You can also get an idea of what a certain character’s likes and dislikes are just by talking with them and observing their daily routines. For instance, Penny hates alcohol of any kind, while most of the other residents will be happy to receive a homemade bottle of wine. This doesn’t make a whole lot of sense until you discover that Penny’s mother is an unemployed alcoholic who spends most of her time at Stardew Valley’s saloon, making her distaste for booze clear. Looking for these hints will make building relationships much more enjoyable than simply consulting a guide.
Use the fact that you’re just starting out to your advantage
In the early stages of a new game, you’re going to spend a lot of time waiting on your crops. Money will be tight until you build out your farm and grow your wealth, which means that for a while, you’ll be waiting for crops to grow so you can sell them and afford more seed from Pierre’s shop in town. Use this time to your advantage.
There are a variety of different skills to improve in Stardew Valley: fishing, foraging, mining, combat, and farming. Of these, farming is perhaps the easiest to level up, as you’ll make most of your money from the produce you grow. When you’re just starting out and you don’t have a massive farm to manage, you can get a jump on your other skills by heading down to the docks (south of Pelican Town) to fish or going to the forest (south of your farm and west of Pelican Town) to forage in your free time.
Rainy days are the perfect time to upgrade your tools
Your tools will serve as the backbone of a successful farm as you play Stardew Valley. Your pickaxe, axe, watering can, and hoe will all be invaluable as you transform your farm from a run down piece of land into a money making machine. Clint, Pelican Town’s blacksmith, can upgrade your tools assuming you have the right ores and enough cash, but it can be difficult to find time to upgrade them when you use each one almost every day.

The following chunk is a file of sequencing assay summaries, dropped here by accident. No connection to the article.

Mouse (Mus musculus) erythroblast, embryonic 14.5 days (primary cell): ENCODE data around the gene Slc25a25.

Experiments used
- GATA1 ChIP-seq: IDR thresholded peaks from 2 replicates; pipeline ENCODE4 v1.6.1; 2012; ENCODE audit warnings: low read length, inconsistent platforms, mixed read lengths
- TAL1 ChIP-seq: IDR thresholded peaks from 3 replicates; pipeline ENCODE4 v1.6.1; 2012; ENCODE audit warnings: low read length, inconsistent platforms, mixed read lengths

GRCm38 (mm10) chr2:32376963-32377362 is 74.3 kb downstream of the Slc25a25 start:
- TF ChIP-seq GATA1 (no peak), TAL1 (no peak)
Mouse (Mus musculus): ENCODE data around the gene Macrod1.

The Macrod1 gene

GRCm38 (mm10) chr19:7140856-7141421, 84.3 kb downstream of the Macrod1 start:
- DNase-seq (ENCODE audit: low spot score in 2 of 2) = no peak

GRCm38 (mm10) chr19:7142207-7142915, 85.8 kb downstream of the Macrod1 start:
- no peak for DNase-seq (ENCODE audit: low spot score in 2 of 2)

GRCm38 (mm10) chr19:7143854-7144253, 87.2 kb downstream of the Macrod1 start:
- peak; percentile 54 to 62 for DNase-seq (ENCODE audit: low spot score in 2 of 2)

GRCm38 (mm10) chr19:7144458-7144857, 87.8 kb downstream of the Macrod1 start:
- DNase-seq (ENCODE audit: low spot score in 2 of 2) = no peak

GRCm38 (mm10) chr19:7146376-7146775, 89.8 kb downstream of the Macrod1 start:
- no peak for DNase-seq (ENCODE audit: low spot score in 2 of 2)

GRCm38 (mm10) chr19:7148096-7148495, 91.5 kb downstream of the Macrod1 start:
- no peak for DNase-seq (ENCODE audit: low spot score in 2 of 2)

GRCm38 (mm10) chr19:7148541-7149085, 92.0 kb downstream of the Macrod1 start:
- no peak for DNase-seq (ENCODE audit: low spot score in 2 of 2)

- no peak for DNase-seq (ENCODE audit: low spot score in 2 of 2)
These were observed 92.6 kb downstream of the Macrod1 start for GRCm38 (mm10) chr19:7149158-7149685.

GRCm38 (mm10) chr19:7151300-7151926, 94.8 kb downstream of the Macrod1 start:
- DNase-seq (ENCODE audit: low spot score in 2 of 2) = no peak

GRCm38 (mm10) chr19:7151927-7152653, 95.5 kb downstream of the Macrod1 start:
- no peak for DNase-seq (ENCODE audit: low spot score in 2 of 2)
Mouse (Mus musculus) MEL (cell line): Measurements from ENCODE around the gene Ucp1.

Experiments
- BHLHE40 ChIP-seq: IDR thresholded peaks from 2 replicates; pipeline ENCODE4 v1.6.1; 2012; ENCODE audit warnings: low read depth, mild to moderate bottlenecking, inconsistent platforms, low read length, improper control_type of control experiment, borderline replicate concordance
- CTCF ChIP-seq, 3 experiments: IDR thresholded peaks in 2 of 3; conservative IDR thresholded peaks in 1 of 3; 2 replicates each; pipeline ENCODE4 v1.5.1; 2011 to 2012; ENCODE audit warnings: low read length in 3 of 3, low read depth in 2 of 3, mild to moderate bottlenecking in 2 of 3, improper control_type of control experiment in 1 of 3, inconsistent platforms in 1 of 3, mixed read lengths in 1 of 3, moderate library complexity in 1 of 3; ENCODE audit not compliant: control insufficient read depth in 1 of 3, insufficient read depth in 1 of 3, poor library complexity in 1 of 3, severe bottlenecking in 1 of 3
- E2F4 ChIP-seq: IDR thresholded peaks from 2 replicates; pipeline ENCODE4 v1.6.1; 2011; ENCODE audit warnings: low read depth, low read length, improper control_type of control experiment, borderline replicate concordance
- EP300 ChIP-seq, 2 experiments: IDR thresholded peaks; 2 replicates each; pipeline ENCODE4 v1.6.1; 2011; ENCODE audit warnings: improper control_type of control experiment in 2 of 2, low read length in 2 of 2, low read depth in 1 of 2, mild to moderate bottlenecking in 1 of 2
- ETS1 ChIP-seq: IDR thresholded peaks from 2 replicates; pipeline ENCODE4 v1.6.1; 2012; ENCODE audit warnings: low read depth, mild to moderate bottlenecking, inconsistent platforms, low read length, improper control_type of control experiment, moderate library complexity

Instead of putting a halt to your plans for a couple days while Clint upgrades a necessary tool, simply wait for a rainy day to roll around. Use the television in your house to hear the weather report for the next day, and if the weatherman tells you that it’s going to rain, do whatever you need to do with one of your tools and then take to it Clint’s to get upgraded.
For a tool like the watering can – which you’ll need to use nearly every day if you want your crops to actually grow – this is the only way to get it upgraded without waiting for winter or falling behind. You don’t need to water your crops on days when it rains, and considering Clint takes two days to upgrade a tool, taking it to him when you know it’s going to rain means that you’ll get a better watering can without missing out on a day’s worth of watering.
Sometimes the best thing to do is take it slow
Though it can be a lot of fun to maximize efficiency, new players shouldn’t be so concerned with that. There is no hard end to this game – you can keep improving your farm as long as you like. If you’re just starting out in Stardew Valley, the best thing you can do is play the game without worrying about maximizing profits or getting the most out of every bit of land.
Sometimes, it’s preferable to just slow down and appreciate what’s happening around you. Stardew Valley is a game dripping with atmosphere, and by trying to get the min-max every minute of every day, you’ll miss a lot of it. Remember to take it slow sometimes and you’ll have much better experience.
In the end, the beautiful thing about Stardew Valley is that you can play it however you like. That can be a double-edged sword though, as it can leave new players without a sense of direction. Hopefully this guide helps you develop a rough plan for the early hours of your playthrough without ruining too much of the fun of discovery. What tips do you Stardew Valley veterans have for those joining the party on the Switch this week? Feel free to head down to the comments section and share them!